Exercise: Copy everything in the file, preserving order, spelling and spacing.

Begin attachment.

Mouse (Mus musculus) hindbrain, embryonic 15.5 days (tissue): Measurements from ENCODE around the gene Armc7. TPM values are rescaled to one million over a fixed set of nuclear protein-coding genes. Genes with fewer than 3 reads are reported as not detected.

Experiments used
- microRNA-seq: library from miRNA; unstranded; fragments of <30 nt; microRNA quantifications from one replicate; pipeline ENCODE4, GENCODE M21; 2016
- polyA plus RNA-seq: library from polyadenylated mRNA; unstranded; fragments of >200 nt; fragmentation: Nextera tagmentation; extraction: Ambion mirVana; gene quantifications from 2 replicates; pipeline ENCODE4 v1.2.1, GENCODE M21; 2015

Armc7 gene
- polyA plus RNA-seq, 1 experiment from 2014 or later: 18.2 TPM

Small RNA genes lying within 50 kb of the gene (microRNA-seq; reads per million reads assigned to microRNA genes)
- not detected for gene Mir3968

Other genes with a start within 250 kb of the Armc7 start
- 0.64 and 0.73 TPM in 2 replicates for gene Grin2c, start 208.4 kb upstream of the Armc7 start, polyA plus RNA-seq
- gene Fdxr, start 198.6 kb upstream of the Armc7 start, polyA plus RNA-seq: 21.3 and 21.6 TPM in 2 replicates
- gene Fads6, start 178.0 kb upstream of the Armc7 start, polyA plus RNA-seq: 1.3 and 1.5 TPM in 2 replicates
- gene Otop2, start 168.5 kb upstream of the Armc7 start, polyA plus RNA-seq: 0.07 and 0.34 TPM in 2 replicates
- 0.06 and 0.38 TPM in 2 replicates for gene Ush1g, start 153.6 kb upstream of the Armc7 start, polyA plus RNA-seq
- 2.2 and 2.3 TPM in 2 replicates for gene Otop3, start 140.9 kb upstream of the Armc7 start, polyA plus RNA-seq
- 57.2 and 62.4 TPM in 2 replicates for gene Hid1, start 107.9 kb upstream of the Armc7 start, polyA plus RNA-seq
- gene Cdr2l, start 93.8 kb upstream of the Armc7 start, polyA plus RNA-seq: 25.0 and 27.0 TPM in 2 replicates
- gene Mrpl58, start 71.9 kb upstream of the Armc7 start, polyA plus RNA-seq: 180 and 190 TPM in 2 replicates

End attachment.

Mouse (Mus musculus) hindbrain, embryonic 15.5 days (tissue): Measurements from ENCODE around the gene Armc7. TPM values are rescaled to one million over a fixed set of nuclear protein-coding genes. Genes with fewer than 3 reads are reported as not detected.

Experiments used
- microRNA-seq: library from miRNA; unstranded; fragments of <30 nt; microRNA quantifications from one replicate; pipeline ENCODE4, GENCODE M21; 2016
- polyA plus RNA-seq: library from polyadenylated mRNA; unstranded; fragments of >200 nt; fragmentation: Nextera tagmentation; extraction: Ambion mirVana; gene quantifications from 2 replicates; pipeline ENCODE4 v1.2.1, GENCODE M21; 2015

Armc7 gene
- polyA plus RNA-seq, 1 experiment from 2014 or later: 18.2 TPM

Small RNA genes lying within 50 kb of the gene (microRNA-seq; reads per million reads assigned to microRNA genes)
- not detected for gene Mir3968

Other genes with a start within 250 kb of the Armc7 start
- 0.64 and 0.73 TPM in 2 replicates for gene Grin2c, start 208.4 kb upstream of the Armc7 start, polyA plus RNA-seq
- gene Fdxr, start 198.6 kb upstream of the Armc7 start, polyA plus RNA-seq: 21.3 and 21.6 TPM in 2 replicates
- gene Fads6, start 178.0 kb upstream of the Armc7 start, polyA plus RNA-seq: 1.3 and 1.5 TPM in 2 replicates
- gene Otop2, start 168.5 kb upstream of the Armc7 start, polyA plus RNA-seq: 0.07 and 0.34 TPM in 2 replicates
- 0.06 and 0.38 TPM in 2 replicates for gene Ush1g, start 153.6 kb upstream of the Armc7 start, polyA plus RNA-seq
- 2.2 and 2.3 TPM in 2 replicates for gene Otop3, start 140.9 kb upstream of the Armc7 start, polyA plus RNA-seq
- 57.2 and 62.4 TPM in 2 replicates for gene Hid1, start 107.9 kb upstream of the Armc7 start, polyA plus RNA-seq
- gene Cdr2l, start 93.8 kb upstream of the Armc7 start, polyA plus RNA-seq: 25.0 and 27.0 TPM in 2 replicates
- gene Mrpl58, start 71.9 kb upstream of the Armc7 start, polyA plus RNA-seq: 180 and 190 TPM in 2 replicates